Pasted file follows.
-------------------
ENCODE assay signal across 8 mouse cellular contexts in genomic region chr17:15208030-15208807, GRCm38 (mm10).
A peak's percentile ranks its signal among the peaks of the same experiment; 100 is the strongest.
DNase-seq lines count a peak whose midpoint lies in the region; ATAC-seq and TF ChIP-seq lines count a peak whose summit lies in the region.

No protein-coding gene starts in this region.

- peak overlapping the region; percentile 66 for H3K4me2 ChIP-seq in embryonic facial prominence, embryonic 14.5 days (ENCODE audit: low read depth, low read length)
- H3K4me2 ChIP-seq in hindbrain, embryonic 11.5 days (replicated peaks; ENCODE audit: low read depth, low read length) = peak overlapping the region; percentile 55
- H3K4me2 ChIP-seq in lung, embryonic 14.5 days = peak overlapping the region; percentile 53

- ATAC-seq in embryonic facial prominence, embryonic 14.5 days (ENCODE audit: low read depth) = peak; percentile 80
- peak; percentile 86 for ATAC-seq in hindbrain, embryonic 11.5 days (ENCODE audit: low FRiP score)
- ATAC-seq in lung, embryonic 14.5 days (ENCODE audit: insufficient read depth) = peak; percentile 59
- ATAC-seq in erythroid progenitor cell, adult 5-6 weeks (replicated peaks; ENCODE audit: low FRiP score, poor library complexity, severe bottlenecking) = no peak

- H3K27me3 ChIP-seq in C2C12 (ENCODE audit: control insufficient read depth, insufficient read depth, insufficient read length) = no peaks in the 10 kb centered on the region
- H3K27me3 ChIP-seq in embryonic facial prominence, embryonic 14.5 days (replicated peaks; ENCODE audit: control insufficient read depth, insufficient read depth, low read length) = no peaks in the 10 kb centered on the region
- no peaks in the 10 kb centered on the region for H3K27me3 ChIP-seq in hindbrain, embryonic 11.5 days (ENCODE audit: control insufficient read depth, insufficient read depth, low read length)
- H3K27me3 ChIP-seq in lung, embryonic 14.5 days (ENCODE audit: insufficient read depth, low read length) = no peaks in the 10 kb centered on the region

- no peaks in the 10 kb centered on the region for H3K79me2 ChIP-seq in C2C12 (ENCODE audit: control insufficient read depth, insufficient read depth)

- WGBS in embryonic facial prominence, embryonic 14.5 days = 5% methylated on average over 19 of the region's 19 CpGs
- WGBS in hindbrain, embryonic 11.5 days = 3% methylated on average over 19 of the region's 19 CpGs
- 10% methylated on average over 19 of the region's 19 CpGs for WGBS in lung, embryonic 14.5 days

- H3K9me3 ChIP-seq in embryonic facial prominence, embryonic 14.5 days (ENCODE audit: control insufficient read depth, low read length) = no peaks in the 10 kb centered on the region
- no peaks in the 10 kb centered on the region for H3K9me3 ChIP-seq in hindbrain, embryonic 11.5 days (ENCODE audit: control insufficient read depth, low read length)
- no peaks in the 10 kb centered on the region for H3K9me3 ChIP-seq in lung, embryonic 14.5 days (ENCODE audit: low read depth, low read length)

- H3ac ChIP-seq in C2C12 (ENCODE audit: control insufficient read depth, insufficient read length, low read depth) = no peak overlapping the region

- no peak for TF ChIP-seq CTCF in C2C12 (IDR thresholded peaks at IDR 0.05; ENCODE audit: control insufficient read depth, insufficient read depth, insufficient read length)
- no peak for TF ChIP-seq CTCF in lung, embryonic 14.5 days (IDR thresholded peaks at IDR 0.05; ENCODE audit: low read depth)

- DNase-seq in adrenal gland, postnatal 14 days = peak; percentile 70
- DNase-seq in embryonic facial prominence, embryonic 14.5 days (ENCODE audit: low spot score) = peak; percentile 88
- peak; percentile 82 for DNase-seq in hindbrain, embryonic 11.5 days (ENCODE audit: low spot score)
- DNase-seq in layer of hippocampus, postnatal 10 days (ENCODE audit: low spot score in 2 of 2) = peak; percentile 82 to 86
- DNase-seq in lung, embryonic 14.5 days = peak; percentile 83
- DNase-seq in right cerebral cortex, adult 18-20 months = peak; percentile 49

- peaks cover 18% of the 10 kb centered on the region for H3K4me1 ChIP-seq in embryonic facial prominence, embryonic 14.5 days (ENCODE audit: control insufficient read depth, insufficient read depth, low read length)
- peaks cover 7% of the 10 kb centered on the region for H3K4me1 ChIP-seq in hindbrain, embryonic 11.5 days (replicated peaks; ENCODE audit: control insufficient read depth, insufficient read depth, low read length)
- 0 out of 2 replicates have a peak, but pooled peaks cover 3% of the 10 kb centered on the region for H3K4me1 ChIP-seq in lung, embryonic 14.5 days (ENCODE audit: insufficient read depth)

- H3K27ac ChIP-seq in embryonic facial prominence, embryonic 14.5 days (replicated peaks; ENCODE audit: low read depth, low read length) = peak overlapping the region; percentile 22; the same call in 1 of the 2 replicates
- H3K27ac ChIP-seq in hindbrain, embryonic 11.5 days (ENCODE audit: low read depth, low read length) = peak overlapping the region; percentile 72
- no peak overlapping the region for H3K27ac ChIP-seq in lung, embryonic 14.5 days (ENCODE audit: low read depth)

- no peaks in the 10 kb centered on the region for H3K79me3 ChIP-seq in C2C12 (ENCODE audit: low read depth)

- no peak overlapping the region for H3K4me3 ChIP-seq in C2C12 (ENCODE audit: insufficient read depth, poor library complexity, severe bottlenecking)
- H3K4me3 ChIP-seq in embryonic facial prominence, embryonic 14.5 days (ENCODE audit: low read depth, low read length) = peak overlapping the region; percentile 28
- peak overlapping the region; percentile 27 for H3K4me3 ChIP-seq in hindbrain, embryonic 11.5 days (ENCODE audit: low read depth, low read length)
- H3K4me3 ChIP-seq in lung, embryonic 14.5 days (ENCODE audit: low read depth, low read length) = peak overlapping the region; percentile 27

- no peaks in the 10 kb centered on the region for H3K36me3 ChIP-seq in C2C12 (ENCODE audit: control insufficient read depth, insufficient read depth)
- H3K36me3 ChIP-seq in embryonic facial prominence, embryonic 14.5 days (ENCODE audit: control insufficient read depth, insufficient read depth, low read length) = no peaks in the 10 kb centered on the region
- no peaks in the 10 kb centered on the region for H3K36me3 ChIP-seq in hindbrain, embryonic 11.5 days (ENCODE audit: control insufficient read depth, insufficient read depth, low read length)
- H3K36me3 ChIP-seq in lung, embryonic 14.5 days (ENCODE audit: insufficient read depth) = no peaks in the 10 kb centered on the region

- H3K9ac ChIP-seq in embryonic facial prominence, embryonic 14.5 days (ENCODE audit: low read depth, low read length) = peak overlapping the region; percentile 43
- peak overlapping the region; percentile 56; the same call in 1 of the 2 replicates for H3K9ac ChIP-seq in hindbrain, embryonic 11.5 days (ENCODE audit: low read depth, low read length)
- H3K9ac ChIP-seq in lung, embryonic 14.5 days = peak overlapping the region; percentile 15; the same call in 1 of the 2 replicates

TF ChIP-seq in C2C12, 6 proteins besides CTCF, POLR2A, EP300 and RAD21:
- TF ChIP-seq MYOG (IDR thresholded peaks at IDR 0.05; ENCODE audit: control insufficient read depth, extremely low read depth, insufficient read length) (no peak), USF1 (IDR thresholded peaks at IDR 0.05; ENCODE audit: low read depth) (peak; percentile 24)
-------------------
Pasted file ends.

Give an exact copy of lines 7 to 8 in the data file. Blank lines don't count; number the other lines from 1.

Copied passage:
- H3K4me2 ChIP-seq in lung, embryonic 14.5 days = peak overlapping the region; percentile 53

- ATAC-seq in embryonic facial prominence, embryonic 14.5 days (ENCODE audit: low read depth) = peak; percentile 80